Wednesday, January 16, 2013

Ubiquitous “Deadly Quiet Conversations”

T.L. Davis opens a post on the very topical subject of gun control titled Deadly Quiet Conversations as follows.

There are conversations taking place all over America. They are not being screamed from the mountain tops, they are being whispered from one end of the nation to the other.

Further into Davis’ post, he expands on that opening statement with this comment.

What they don’t hear is a hue and a cry about it from the average citizen. This is largely their reason for their bold announcements. But in the corners of the nation men are preparing their wives and families for the day they don’t come home. Brothers are making plans to resist on familiar ground. Cops are talking to neighbors and each other. Servicemen and women are talking amongst themselves in lowered tones. Sheriffs and their deputies are talking, making plans and calculations as to when to draw that hard line.

I thought of T.L.‘s post, today, as I went about to the following places.

First, to the hospital, where my Mum was undergoing a partial knee replacement surgery.  As I sat in the surgical waiting room, I overhead two different families discussing exactly some of the points Davis alludes to in his essay “Deadly Quiet Conversations.”  My sisters and I also spoke amongest ourselves about this subject.

Second, after my Mum was safely out of surgery and in the recovery room, I ventured out to grab some lunch.  I went to a small Chinese take-out restaurant which has just three (3) tables.  After ordering, I sat down at the one open table, and overhead two gentlemen, regular working men, discussing the exact same subject matter I overheard at the hospital.  I injected myself into this conversation by saying, “Gentlemen, I think the time is here for you to withdraw your consent from the government.  It is government which is the problem, not guns.”  Both men nodded in agreement at my remark, though I must say that their nodding agreement was sadly, if not heartbrokenly, given.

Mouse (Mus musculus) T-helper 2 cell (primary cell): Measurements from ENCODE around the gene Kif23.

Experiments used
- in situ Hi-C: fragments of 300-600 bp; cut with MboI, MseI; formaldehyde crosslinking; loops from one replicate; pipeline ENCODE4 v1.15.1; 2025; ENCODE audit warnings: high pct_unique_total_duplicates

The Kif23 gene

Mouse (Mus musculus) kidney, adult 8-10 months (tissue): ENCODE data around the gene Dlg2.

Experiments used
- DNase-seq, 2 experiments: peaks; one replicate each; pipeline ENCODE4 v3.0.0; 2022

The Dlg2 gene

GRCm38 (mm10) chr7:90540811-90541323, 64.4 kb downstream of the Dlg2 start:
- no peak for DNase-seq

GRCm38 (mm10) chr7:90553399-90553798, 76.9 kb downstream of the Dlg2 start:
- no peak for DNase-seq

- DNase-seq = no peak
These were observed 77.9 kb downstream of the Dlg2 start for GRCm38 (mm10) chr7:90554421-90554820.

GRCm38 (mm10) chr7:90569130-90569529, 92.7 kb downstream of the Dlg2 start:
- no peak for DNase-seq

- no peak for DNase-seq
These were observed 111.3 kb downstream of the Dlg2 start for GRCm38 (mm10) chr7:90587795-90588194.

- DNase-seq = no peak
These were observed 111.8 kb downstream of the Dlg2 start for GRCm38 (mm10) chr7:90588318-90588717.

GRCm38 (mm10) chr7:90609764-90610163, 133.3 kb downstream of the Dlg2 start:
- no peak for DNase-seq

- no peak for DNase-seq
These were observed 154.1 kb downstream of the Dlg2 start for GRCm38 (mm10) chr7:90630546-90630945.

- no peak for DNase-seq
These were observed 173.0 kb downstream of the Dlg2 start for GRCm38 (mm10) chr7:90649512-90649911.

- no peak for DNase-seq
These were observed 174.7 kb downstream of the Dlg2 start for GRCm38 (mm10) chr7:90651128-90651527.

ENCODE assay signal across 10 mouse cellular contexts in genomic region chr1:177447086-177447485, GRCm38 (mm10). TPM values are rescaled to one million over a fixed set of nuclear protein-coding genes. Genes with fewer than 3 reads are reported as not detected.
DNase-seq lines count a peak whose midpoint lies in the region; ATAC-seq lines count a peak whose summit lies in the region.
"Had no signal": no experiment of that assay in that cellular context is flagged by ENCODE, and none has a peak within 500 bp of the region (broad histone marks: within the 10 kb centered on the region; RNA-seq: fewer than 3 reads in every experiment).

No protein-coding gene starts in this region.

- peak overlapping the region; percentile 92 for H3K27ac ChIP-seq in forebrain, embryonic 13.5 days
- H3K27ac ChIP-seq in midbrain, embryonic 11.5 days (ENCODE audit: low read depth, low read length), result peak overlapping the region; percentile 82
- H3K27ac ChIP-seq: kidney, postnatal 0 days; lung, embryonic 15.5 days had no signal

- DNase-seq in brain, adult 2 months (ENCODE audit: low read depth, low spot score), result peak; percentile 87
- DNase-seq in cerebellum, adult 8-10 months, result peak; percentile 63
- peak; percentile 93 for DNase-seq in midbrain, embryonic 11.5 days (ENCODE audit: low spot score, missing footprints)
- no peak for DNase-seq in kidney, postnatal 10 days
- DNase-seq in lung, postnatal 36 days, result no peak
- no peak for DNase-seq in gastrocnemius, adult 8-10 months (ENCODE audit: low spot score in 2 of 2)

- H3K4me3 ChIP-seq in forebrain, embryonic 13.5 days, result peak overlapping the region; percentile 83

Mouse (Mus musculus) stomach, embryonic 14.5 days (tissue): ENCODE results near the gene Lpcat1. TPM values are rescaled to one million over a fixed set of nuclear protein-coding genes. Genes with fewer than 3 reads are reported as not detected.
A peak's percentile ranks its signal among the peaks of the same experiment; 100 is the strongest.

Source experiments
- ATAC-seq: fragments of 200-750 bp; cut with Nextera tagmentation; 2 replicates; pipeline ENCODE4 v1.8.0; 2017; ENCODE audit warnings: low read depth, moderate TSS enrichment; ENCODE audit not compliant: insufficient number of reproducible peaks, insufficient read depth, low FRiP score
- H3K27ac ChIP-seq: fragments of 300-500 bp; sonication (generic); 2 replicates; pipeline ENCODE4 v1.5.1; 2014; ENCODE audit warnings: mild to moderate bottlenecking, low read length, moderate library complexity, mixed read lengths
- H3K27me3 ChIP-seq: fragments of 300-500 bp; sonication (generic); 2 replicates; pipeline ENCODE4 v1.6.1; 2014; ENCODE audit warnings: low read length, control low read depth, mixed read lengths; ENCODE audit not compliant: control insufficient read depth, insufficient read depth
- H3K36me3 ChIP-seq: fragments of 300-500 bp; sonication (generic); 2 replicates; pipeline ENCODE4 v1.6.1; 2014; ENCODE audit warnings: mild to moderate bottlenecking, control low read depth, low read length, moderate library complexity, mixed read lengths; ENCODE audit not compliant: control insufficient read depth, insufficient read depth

My third stop, after enjoying some fine Chinese food, was a local used bookstore, to search for a collection of Robinson Jeffers’ poetry and a history on the VietNam war.  When I descended into the book stores’ cellar, there were a couple of individuals down there who were also searching through the used history books.  These individuals were also discussing the governments current meddling in the inalienable right of individuals, not just Americans, to own guns, and I must report that these individuals, also, were quite concerned with recent developments.

I think the ubiquity of these conversations is a positive development in America.  Let us hope and pray that these conversations are not taking place too late in the game, and that the conversations are not simply talk, but are supported with resolve.

Link to T.L. Davis piece via WRSA.

Posted by John Venlet on 01/16 at 02:25 PM
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